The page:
HAMBURG, Iowa — Missouri River floodwaters were about one-quarter mile Wednesday morning from the temporary earthen levee that is the only barrier now protecting Hamburg.
Mike Crecelius, emergency management director for Fremont County, said the water that broke through Levee-575 on Monday, about five miles from Hamburg, has crossed Iowa Highway 333 and is filling a drainage ditch on the south side of town.
Crecelius said he believes the temporary levee — built to a height of about 8 feet — can keep the southwestern Iowa town of 1,200 dry.
Crews working for the U.S. Army Corps of Engineers piled about three feet of extra dirt atop the temporary levee by Tuesday evening and wrapped the entire levee in plastic.
If the temporary levee fails, the southern portion of Hamburg could be covered by as much as 10 feet of water within days, officials have said.
Hamburg Fire Chief Dan Sturm said only seven of the 40 households in the southern part of Hamburg have not been evacuated. The remaining residents are poised to escape quickly if water floods the town, he said.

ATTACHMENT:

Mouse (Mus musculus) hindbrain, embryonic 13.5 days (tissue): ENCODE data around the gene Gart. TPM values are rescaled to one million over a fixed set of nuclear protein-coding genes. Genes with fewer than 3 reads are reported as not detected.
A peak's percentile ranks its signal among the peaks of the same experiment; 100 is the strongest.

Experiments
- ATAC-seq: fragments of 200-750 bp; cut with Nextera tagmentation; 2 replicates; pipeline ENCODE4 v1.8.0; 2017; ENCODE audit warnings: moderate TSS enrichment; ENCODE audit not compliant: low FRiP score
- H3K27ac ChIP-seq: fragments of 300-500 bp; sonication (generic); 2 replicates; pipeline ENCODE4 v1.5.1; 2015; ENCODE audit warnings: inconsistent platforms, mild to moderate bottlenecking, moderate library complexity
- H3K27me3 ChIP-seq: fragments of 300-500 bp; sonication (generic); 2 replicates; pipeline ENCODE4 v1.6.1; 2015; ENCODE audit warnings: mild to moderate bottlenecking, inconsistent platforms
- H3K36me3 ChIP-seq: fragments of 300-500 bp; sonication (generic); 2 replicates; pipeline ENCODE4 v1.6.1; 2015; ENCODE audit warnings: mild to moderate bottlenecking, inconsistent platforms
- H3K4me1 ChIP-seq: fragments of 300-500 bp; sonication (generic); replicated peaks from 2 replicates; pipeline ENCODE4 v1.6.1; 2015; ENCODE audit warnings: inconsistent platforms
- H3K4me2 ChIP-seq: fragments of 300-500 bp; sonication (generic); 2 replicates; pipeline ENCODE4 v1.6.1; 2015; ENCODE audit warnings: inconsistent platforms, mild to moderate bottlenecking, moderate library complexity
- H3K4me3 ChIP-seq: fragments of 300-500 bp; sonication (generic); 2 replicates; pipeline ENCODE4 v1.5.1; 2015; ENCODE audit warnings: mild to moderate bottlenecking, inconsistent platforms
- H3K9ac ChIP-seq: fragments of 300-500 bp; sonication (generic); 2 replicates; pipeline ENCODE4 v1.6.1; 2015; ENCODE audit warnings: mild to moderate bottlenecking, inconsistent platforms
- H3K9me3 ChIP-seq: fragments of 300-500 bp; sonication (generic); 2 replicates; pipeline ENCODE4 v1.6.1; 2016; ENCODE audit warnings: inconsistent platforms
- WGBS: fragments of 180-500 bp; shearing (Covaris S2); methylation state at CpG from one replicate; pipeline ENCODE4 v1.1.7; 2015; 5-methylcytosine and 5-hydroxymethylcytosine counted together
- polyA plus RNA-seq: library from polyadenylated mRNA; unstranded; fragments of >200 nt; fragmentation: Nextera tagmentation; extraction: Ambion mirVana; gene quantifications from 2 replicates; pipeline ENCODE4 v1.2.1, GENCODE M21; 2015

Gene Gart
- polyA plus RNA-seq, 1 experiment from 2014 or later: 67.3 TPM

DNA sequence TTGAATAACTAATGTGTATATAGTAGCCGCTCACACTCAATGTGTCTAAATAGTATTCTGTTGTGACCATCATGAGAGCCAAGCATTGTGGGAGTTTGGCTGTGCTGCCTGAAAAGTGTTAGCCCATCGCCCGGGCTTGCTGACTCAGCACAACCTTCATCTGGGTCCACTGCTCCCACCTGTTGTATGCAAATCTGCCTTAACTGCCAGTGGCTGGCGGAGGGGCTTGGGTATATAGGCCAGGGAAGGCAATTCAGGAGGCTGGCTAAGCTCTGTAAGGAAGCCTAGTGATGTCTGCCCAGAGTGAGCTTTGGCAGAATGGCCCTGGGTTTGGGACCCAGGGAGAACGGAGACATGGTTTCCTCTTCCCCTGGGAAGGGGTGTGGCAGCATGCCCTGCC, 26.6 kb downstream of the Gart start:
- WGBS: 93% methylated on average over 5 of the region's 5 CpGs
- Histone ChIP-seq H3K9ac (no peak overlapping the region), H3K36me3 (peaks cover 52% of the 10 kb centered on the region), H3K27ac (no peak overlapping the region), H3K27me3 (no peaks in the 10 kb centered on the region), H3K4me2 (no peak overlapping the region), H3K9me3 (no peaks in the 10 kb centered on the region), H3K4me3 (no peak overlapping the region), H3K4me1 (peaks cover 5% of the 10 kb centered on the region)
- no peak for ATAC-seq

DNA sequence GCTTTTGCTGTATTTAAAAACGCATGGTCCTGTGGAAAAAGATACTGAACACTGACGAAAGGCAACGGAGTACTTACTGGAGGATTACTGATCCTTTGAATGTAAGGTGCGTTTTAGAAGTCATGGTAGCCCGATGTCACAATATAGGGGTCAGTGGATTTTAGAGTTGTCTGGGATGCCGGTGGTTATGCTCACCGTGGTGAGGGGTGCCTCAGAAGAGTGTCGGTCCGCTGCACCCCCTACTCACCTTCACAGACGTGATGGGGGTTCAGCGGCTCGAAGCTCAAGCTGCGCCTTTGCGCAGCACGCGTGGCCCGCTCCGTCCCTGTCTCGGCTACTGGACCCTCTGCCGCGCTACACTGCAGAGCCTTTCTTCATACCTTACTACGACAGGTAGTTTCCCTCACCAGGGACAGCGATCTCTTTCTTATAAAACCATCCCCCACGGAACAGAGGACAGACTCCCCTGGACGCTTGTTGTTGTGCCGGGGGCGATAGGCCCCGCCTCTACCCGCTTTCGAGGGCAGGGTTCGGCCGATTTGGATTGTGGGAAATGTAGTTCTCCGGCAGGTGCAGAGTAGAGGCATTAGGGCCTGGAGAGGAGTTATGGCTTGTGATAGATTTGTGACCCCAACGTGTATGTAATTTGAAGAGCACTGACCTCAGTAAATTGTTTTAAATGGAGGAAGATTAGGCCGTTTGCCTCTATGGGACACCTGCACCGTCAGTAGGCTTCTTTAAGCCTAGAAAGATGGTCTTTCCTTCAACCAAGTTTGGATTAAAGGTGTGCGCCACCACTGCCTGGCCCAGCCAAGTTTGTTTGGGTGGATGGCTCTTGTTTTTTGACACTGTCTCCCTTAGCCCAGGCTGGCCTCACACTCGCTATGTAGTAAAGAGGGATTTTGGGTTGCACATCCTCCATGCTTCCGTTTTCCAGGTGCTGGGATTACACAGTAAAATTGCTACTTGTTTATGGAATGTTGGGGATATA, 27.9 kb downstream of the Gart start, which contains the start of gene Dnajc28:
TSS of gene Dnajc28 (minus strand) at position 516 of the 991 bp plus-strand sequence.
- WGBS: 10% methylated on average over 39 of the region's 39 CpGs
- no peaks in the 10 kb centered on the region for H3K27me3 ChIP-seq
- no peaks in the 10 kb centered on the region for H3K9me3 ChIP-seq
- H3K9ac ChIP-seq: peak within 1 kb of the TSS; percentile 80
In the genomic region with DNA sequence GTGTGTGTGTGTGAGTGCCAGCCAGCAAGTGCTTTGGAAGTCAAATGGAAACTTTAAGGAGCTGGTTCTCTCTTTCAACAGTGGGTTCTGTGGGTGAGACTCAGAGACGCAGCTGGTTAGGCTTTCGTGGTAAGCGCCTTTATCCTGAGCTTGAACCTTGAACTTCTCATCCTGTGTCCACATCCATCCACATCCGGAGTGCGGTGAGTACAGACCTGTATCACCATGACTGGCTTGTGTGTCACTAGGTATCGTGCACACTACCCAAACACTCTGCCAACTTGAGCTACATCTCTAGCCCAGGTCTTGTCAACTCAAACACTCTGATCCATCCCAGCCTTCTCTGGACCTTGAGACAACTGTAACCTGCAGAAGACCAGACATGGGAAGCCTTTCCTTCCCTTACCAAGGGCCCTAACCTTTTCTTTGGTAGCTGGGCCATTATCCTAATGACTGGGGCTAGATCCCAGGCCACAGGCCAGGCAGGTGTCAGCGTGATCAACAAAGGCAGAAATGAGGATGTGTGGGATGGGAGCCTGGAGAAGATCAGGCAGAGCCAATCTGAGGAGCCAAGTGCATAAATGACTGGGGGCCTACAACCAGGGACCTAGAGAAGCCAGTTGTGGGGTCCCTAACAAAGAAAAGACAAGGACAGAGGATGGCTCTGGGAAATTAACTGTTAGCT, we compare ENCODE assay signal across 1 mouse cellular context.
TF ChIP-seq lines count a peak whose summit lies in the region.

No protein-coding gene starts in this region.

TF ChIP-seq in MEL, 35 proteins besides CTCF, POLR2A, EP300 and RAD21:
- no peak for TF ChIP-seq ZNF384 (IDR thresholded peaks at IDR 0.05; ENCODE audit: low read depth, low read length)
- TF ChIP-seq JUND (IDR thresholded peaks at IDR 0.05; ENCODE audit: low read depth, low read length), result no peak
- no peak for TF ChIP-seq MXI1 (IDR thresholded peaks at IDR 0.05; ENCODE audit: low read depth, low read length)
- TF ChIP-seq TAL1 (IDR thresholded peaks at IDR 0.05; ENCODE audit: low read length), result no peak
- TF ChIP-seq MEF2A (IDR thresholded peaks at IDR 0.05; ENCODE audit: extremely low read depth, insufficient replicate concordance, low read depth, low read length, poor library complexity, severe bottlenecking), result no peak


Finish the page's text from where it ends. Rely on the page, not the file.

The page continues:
“We think the new levee will hold,” Sturm said. “But there are no guarantees of anything in this situation.”
Even though the levee breach was downstream, the floodwaters were flowing north and filling the area around Hamburg because the town sits in a valley. The fire chief compared the geography to a slowly filling bathtub.
The river has been rising steadily for weeks as the Corps of Engineers increased the amount of water being dumped from dams upstream to clear out heavy spring rain and snowmelt.
Releases at Gavins Point Dam in South Dakota hit the planned maximum of 150,000 cubic feet of water per second on Tuesday.
Mike Nenneman, a farmer from Sidney, was waiting for the flood to swamp a 360-acre tract of corn and soybeans he owns in far southwest Iowa. He said he hopes to break even, with $700 per acre in crop insurance to offset his losses.
“We are the drain of southwest Iowa,” Nenneman said, gesturing to the Missouri River to the west and the Nishnabotna River to the east. “We take all the water from everywhere.”
This report includes material from the Associated Press.
Video: More of I-29 closes due to flood waters
Video: Hamburg area from the air
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